Thursday, 27 June 2013 13:01

Glass Etching: Can You Avoid It?

If your clear drinking glasses have turned a shade of deep purple and you are not listening to that old song by that same name about romantic sunsets, you may be having a problem with your dishwasher known as etching. There is nothing at all romantic or even pleasant about etching. The condition involves a pitting or eroding of glassware in certain spots, which often occurs in areas with very hard water. In its initial stages, etching may render an iridescent look with
tinges of blue, purple, brown or pink when the glass is held up to the light. This color change marks the onset of the etching process. In more advanced stages, the surface becomes frosted, spotted or cloudy and unfortunately permanent.

Although there are solutions to this particular predicament, there is no advance warning that etching will happen, as its occurrence has nothing at all to do with the cost or quality of the glassware in question. Controlling etching is solely dependant on preventive measures. These include:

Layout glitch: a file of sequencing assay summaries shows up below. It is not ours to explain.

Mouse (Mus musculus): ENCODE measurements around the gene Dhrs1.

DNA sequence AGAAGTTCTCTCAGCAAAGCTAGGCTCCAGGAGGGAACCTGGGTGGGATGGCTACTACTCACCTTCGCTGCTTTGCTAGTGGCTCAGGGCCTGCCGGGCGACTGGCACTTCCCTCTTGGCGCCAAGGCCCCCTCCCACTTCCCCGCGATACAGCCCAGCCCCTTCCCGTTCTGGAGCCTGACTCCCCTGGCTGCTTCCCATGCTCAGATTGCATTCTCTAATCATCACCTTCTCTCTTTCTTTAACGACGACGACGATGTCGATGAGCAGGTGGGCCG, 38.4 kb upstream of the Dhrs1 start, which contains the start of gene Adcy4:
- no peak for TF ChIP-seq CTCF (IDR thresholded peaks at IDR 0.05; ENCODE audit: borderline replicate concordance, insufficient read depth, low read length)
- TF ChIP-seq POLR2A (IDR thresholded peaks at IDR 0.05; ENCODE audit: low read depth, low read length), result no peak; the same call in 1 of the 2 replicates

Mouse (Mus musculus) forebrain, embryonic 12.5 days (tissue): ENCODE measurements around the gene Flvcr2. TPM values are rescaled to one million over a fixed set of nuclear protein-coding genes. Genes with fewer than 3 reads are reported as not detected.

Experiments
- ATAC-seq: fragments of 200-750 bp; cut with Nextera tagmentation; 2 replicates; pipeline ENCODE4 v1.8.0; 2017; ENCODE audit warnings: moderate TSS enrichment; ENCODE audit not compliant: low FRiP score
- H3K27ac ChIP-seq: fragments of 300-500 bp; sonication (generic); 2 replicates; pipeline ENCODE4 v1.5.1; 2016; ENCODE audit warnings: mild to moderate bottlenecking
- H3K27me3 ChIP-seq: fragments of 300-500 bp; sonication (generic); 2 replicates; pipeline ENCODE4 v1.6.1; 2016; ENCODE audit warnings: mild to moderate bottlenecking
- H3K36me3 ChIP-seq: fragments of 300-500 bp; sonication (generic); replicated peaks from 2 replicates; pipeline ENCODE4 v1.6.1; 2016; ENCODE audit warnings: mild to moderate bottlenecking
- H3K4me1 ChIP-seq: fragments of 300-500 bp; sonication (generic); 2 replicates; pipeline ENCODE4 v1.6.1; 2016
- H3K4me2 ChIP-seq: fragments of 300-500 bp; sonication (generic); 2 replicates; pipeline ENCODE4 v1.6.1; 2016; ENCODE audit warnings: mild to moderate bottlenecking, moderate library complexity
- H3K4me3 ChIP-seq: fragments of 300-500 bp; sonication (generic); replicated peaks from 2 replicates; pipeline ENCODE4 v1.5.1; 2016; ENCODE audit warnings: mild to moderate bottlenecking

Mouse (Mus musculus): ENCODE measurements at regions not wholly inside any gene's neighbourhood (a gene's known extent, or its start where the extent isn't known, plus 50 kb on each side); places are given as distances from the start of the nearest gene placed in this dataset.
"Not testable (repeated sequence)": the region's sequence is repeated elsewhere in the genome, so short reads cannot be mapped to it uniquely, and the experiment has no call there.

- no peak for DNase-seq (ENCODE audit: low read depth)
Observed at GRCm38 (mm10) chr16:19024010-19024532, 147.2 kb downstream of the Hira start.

Too much pre-rinsing

Do not manually rinse dishes before loading them into the dishwasher because the alkaline concentration in the detergent is meant to remove the dirt and only requires a little bit to function at maximum capacity. If all the dirt has been eliminated, chemical agents still need a job to do, which may mean damage your glassware.

Use less soap and lower water temperature

The amount of soap should correspond to the degree of water hardness. For example, one teaspoon of detergent is needed per grain of hardness with a maximum of three teaspoons. The proper water temperature, which should be approximately 140 degrees F as it enters the washer, activates the detergent. Avoid using water-heating options such as such as Temp Boost, Power Boost or Power Scrub.

Use a rinse additive

The sheeting action of the water is greatly improved with a rinse additive such as JET-DRY. If the dishwasher is not equipped with a rinse dispenser, hang a basket of solid JET-DRY in a back corner of the lower rack.